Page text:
Aurora / Bainbridge -- It might be tempting to sneak a close-up peek at the Big Dipper or other former Geauga Lake attractions, but Bainbridge or Aurora police chiefs warn residents that it will get you charged with trespassing.

Bainbridge Police Chief Jon Bokovich said his department takes trespassing seriously on his side of the former Geauga Lake Park land, which includes the 1925 Big Dipper roller coaster and midway.

"From what I've seen, most [trespassers] are going over there to see the Big Dipper," he said. "That seems to be the draw."

Because of the dangers posed by the roller coaster and other structures on the property, there will be no warnings given to trespassers, said Bokovich.

"There are a lot of opportunities to be injured there," he said. "People need to think about it in terms of themselves and ask, 'Do I want people walking on my property?'"

Despite the permanent closure Sept. 5 of Wildwater Kingdom, Aurora Police Chief Brian Byard said he believes his department's job as it relates to the Cedar Fair properties won't change much.

"It's no different than what we deal with there now," he said. "We'd likely increase patrols now that it is an abandoned or vacated property."

Byard agreed with Bokovich that most of the trespassing is by people who are curious about the state of the old park.

"It's private property, so it's more or less up to [Cedar Fair] to secure it," he said, adding some of the trespassers also are "kids going back there to swim."

On the Aurora side since Jan. 1, 2014, there have been 17 reports of trespassers, with 29 individuals being charged, according to police records. In the same period, there have been 14 reports of thefts.

In Bainbridge, there have been 29 reports of trespassing during that period, including 24 at 1060 Aurora Road and the remainder at 1100 Squires Road, according to Bainbridge police records.

THERE ALSO were 17 reported thefts, all at the Squires Road address, and seven reports of suspicious activity on the Bainbridge side of the property.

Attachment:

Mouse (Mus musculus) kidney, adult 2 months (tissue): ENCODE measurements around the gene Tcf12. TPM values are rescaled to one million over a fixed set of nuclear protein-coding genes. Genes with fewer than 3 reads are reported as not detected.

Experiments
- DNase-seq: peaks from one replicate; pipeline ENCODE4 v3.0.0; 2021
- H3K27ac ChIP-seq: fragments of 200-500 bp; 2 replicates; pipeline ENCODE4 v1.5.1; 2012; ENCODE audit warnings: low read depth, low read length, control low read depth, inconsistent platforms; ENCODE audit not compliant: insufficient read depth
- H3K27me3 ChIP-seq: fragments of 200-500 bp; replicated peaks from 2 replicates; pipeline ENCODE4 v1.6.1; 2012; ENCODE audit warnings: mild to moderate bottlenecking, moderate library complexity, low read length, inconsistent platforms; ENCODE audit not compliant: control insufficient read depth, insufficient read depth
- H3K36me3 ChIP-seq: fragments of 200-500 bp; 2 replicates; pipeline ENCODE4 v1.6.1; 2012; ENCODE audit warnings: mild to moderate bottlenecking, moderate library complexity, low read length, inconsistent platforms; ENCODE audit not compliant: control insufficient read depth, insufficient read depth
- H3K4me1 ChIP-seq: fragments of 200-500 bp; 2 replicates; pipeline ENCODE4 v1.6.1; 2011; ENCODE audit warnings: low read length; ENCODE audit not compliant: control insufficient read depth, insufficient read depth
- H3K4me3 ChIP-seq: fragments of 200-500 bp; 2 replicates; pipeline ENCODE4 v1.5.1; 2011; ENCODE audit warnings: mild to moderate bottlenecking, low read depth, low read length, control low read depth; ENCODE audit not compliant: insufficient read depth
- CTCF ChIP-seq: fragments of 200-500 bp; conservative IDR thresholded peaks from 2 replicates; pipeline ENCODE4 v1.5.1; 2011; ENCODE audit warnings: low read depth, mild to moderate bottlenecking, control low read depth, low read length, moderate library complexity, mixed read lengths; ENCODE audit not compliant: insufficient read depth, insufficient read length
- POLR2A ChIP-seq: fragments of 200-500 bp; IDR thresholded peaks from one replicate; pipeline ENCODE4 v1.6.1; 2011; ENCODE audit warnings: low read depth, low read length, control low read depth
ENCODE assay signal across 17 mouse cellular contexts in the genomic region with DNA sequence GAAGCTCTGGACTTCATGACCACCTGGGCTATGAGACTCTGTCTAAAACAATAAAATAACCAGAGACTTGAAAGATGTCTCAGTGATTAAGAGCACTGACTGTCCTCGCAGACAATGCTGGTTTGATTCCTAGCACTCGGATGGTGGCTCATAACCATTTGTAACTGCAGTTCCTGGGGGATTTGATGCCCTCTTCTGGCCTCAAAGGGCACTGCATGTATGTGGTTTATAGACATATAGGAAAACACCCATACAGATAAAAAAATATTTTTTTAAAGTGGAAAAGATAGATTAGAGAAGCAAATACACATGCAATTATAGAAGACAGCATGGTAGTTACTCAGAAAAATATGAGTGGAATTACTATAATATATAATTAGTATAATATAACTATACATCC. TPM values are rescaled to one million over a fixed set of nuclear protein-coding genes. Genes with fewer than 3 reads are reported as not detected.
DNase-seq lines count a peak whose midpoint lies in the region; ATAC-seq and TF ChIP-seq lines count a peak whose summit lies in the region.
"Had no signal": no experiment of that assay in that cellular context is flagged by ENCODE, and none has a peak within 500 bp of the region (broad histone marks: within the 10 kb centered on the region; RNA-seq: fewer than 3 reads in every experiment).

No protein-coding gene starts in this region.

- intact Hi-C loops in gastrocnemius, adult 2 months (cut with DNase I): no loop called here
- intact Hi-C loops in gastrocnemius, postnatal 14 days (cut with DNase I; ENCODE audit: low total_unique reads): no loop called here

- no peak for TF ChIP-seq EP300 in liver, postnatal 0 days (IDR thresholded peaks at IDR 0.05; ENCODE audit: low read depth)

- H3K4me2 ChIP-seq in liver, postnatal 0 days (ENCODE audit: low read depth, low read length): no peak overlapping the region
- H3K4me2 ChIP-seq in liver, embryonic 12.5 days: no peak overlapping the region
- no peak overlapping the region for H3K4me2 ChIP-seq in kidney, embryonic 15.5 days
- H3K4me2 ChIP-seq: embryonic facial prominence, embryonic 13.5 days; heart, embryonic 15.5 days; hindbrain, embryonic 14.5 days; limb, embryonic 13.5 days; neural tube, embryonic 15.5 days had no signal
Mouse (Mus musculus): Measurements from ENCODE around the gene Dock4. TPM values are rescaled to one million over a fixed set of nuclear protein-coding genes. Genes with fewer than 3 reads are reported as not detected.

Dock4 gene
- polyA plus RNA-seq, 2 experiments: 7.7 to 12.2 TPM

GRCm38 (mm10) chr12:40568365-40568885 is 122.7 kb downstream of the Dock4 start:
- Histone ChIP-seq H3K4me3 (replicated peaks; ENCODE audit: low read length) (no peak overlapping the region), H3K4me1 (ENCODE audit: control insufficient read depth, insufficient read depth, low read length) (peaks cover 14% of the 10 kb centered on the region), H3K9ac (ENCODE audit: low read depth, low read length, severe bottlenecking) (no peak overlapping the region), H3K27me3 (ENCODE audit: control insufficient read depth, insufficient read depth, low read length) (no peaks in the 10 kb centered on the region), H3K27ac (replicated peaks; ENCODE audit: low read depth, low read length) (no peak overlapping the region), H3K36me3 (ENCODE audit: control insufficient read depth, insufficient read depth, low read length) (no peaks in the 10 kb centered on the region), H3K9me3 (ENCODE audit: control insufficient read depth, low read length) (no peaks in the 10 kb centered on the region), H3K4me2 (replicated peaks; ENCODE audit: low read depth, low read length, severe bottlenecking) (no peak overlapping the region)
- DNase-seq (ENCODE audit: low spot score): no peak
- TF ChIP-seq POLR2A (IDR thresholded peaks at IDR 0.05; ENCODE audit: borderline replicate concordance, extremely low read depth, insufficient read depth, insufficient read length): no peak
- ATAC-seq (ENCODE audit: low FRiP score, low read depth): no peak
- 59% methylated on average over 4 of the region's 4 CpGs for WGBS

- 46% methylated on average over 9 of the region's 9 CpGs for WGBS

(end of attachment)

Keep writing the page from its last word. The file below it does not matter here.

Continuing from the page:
Aurora City Councilman Jim Vaca said he hasn't heard many complaints from neighbors in the area about disturbances from trespassers at the park.

"On the Aurora side, the only things left are the security office and some of the concessions stands," he said.

Aurora Mayor Ann Womer Benjamin said the "area has certainly been an attractive nuisance, particularly with equipment, ride paraphernalia and other things."

However, she said Cedar Fair is planning to remove and dismantle much of what remains on both sides of Geauga Lake, including the Big Dipper.

"While Cedar Fair auctioned off a lot of their equipment and ride paraphernalia, there are a few things left, and both Bainbridge and Aurora are hoping to acquire them to use in our future plans for the area," she said.

The Aurora Historical Society may be interested in acquiring some of what's left, she added.

"We'd like to salvage some of the ride carts," she said. "There's a control panel for the Big Dipper and a variety of odds and ends that we're looking at, and it's my understanding Cedar Fair is willing to donate them."

She said it's in everyone's interest to remove traces of the former amusement and water parks from the property.

"If I was a potential buyer, I'd want to make sure the property was clean and secure," she said.

Bokovich said he believes the majority of trespassers on the Bainbridge side travel great distances to engage in "premeditated" trespassing to see what's left of the old park.


Phone: 330-541-9400 ext. 4188

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